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Yet it may be said, that in the various parts of Cumbria certain differences of dialect and manners are observable; but this is only what might reasonably be expected, as the district is mountainous and difficult of access, and the population could only for a long period hold intercourse and mix according to the natural divisions of the country. Cumbria has, moreover, been always open to the influence of the rest of England.

Scottish intercourse has unceasingly acted on the north, as Lancashire influence on the south. And as it is along the high roads, the arteries of traffic, that foreign influence makes itself felt, these localities are exactly the places that will be found to differ most from the secluded dales and fellsides. On these districts foreign influence can only act indirectly, or through the market-towns, and this it is doing effectually of late years, fast removing all traces and relics of the olden time.

Various essays have been made to find a resemblance between the people of Cumbria and the Scandinavians of the continent, but especially of Norway, the latter being presumptively unmixed. As regards the appearance of the men, quite as striking a likeness may be traced in the people of some parts of Ireland, where, in all probability, the population is mixed. The diet of this district approaches very nearly that of North Wales, the reason being obvious,—the produce of the mountains is in both places the same.* The stature of the people, with perhaps some exceptions, may easily be paralleled in other parts of the British Isles; and the prevailing fairness of complexion observable in certain districts, is an argument that cannot well be used in the present case, as this characteristic of races is no longer the same as it was known to the ancients. Wherever a similarity of complexion at present exists, it may be traced to local causes. On this subject Prichard observes : “The ancient Germans are said to have had universally yellow or red hair, and blue eyes. This, says Niebuhr, has now in most parts of Germany become uncommon.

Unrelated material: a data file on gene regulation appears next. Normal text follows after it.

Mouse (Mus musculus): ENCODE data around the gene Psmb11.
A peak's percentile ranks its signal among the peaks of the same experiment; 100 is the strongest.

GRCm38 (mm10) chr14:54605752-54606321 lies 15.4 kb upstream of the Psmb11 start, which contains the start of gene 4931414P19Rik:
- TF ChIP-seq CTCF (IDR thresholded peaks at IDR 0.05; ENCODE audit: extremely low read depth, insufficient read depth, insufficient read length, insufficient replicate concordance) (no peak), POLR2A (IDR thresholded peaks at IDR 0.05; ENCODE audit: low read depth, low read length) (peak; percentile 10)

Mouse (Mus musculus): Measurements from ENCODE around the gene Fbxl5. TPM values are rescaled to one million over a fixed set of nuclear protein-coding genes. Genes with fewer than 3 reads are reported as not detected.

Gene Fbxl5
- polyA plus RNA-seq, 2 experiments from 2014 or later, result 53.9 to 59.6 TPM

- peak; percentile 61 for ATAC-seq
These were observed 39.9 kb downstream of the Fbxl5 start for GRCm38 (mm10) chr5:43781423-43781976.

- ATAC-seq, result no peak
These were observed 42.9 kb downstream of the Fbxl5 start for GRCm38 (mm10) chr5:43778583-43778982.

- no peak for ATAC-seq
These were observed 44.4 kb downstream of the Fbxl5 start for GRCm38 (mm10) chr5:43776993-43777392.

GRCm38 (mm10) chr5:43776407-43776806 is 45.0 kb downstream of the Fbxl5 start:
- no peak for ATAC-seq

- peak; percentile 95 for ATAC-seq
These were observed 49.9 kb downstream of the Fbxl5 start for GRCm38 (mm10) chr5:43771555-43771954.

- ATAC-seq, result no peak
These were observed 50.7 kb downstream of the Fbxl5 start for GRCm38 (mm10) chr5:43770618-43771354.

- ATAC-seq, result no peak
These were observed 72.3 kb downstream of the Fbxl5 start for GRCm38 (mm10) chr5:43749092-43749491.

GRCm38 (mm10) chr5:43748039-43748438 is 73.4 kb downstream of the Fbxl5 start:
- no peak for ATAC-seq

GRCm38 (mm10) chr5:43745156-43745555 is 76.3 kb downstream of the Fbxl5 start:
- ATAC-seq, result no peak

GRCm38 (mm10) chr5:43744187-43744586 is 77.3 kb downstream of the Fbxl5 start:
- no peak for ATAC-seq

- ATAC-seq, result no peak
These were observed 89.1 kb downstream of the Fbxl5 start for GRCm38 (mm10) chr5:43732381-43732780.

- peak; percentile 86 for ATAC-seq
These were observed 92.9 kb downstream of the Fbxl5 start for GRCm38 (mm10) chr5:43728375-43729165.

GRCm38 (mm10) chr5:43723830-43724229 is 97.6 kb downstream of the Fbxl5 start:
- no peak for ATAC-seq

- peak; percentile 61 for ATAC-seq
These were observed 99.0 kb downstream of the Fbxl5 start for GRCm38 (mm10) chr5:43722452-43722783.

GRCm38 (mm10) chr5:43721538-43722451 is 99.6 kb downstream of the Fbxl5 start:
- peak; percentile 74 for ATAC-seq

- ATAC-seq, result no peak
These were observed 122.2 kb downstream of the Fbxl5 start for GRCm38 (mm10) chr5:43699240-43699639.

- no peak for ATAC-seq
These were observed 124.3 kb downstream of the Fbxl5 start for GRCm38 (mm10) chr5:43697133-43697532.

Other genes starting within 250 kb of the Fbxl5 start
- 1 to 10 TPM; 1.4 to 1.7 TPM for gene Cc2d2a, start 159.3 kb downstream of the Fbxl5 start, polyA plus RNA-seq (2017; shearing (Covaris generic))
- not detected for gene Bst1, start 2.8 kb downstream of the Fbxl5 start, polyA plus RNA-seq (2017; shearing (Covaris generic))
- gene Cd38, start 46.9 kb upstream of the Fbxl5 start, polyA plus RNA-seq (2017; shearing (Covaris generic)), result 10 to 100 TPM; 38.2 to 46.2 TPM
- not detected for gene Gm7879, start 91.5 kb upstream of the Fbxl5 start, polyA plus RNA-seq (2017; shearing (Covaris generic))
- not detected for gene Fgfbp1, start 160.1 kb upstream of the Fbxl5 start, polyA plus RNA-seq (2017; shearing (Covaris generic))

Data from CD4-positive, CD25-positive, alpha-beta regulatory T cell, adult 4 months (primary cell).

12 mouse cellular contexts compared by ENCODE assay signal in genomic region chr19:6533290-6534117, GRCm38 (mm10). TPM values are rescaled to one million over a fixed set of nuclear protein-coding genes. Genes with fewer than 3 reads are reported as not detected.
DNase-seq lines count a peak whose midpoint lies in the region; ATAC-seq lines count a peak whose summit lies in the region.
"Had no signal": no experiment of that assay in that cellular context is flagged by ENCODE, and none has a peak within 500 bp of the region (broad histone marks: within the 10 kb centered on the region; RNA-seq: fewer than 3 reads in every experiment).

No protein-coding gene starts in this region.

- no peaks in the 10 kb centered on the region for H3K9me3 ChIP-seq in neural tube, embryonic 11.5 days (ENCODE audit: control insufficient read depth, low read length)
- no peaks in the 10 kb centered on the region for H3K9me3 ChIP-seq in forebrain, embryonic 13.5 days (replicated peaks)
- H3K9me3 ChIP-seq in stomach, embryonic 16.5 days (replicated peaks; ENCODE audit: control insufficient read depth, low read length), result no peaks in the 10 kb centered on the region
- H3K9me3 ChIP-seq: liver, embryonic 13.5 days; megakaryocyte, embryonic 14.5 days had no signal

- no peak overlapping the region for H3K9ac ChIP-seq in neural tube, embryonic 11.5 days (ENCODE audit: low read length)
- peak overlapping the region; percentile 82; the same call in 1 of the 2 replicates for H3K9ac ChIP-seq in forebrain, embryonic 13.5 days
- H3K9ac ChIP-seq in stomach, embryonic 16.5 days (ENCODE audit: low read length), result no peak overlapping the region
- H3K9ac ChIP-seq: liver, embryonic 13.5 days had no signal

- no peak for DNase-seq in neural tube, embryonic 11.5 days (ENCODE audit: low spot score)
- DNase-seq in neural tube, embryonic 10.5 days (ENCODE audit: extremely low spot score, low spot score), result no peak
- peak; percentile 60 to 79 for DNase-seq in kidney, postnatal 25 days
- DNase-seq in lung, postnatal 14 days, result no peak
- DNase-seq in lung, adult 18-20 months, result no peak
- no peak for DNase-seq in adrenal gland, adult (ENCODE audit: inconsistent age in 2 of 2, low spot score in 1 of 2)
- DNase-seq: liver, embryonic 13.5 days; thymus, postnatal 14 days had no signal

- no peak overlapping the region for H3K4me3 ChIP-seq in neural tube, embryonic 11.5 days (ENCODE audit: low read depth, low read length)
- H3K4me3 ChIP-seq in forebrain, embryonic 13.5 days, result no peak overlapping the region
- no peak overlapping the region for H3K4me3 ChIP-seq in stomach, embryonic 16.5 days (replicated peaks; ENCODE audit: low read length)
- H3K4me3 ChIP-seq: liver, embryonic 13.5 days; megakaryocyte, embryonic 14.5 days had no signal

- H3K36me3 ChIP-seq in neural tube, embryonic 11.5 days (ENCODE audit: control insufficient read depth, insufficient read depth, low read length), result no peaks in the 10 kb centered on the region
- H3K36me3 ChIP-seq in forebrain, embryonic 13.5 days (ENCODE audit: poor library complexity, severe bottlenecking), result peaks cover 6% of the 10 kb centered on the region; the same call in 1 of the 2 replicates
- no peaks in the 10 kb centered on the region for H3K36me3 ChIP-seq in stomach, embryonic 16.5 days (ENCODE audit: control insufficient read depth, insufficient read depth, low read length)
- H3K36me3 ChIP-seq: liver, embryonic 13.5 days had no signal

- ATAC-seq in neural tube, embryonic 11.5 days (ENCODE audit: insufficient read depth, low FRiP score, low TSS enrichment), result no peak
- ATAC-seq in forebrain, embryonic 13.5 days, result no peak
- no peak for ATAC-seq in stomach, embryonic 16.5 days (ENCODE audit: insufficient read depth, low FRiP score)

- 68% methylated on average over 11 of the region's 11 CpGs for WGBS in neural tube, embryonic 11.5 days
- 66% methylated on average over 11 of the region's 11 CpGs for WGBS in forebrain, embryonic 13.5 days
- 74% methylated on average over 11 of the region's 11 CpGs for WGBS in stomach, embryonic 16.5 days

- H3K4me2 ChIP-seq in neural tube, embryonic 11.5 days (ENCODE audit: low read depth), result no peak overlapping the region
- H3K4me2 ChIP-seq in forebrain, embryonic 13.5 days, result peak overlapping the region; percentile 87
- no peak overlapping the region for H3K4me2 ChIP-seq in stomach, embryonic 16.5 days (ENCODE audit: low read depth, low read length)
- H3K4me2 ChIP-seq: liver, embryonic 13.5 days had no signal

The Chevalier Bunsen has assured me, that he has often looked in vain

* Kohl, the German traveller, observed a great similarity between the Welsh and Tyrolese.

for the auburn or golden locks, and the light cerulean eyes of the old Germans, and never verified the picture given by the ancients of his countrymen, till he visited Scandinavia; there he found himself surrounded by the Germans of Tacitus.

The climate of Germany has in fact changed since the country was cleared of forests." And the difference between the two races, as he shows by ample evidence, was that the Germans were more redhaired, and the Celts more flaxen-haired.*

The clan system, which prevailed amongst the Scandinavians and Celts, must have continued to a late period in Cumbria, and to this we owe the numerous names ending in son, which is an exact equivalent to the prefixed Mac, 0 or Ap of the Celtic peoples. This class of names appears to have come generally into use with the final spread of Christianity, and of course wherever the clan system then prevailed, the termination son was adopted. The class of names mentioned was preceded by a very extensive stock more especially belonging to heathen times. Some part of these were no doubt derived from qualities, but that a large proportion were local names is equally certain. The custom of taking names from the dwellings, observes W. von Humboldt, must prevail wherever the people have given up the nomade life, without yet uniting to form cities. He cites the case of the Old Prussians, amongst whom every dwelling is said to have given its name to its possessor.